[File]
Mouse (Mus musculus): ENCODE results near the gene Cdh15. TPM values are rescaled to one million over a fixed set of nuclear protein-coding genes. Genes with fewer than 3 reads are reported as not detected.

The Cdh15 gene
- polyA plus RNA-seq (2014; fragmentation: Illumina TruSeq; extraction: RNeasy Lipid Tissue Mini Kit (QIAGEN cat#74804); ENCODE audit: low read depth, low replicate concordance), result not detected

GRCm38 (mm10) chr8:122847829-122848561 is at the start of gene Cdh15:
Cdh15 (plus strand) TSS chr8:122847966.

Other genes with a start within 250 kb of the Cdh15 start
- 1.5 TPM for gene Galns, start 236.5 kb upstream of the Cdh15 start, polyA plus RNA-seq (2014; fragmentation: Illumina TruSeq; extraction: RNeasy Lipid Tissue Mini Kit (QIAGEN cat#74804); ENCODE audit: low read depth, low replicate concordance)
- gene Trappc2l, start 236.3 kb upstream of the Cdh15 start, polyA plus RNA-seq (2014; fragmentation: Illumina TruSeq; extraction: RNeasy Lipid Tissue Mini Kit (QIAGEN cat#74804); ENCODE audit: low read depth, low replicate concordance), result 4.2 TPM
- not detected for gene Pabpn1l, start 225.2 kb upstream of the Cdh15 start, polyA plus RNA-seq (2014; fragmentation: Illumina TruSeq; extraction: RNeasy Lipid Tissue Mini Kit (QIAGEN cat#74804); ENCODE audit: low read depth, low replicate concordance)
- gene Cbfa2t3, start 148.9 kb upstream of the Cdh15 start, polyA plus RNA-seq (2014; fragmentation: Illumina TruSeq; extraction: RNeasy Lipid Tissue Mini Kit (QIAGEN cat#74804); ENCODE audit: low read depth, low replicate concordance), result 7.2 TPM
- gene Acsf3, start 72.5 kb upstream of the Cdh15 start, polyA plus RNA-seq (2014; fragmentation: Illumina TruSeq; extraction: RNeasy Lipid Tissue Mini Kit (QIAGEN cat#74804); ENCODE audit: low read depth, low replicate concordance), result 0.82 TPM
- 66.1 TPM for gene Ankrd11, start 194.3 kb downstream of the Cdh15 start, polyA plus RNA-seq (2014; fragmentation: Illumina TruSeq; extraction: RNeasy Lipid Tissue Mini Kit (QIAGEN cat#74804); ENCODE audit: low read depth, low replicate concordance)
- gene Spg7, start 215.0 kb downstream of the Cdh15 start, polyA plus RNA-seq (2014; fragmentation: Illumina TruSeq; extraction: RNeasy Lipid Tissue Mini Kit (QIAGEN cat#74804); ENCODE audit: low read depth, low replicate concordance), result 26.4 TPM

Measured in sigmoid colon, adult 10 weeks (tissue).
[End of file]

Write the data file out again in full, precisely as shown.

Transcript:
Mouse (Mus musculus): ENCODE results near the gene Cdh15. TPM values are rescaled to one million over a fixed set of nuclear protein-coding genes. Genes with fewer than 3 reads are reported as not detected.

The Cdh15 gene
- polyA plus RNA-seq (2014; fragmentation: Illumina TruSeq; extraction: RNeasy Lipid Tissue Mini Kit (QIAGEN cat#74804); ENCODE audit: low read depth, low replicate concordance), result not detected

GRCm38 (mm10) chr8:122847829-122848561 is at the start of gene Cdh15:
Cdh15 (plus strand) TSS chr8:122847966.

Other genes with a start within 250 kb of the Cdh15 start
- 1.5 TPM for gene Galns, start 236.5 kb upstream of the Cdh15 start, polyA plus RNA-seq (2014; fragmentation: Illumina TruSeq; extraction: RNeasy Lipid Tissue Mini Kit (QIAGEN cat#74804); ENCODE audit: low read depth, low replicate concordance)
- gene Trappc2l, start 236.3 kb upstream of the Cdh15 start, polyA plus RNA-seq (2014; fragmentation: Illumina TruSeq; extraction: RNeasy Lipid Tissue Mini Kit (QIAGEN cat#74804); ENCODE audit: low read depth, low replicate concordance), result 4.2 TPM
- not detected for gene Pabpn1l, start 225.2 kb upstream of the Cdh15 start, polyA plus RNA-seq (2014; fragmentation: Illumina TruSeq; extraction: RNeasy Lipid Tissue Mini Kit (QIAGEN cat#74804); ENCODE audit: low read depth, low replicate concordance)
- gene Cbfa2t3, start 148.9 kb upstream of the Cdh15 start, polyA plus RNA-seq (2014; fragmentation: Illumina TruSeq; extraction: RNeasy Lipid Tissue Mini Kit (QIAGEN cat#74804); ENCODE audit: low read depth, low replicate concordance), result 7.2 TPM
- gene Acsf3, start 72.5 kb upstream of the Cdh15 start, polyA plus RNA-seq (2014; fragmentation: Illumina TruSeq; extraction: RNeasy Lipid Tissue Mini Kit (QIAGEN cat#74804); ENCODE audit: low read depth, low replicate concordance), result 0.82 TPM
- 66.1 TPM for gene Ankrd11, start 194.3 kb downstream of the Cdh15 start, polyA plus RNA-seq (2014; fragmentation: Illumina TruSeq; extraction: RNeasy Lipid Tissue Mini Kit (QIAGEN cat#74804); ENCODE audit: low read depth, low replicate concordance)
- gene Spg7, start 215.0 kb downstream of the Cdh15 start, polyA plus RNA-seq (2014; fragmentation: Illumina TruSeq; extraction: RNeasy Lipid Tissue Mini Kit (QIAGEN cat#74804); ENCODE audit: low read depth, low replicate concordance), result 26.4 TPM

Measured in sigmoid colon, adult 10 weeks (tissue).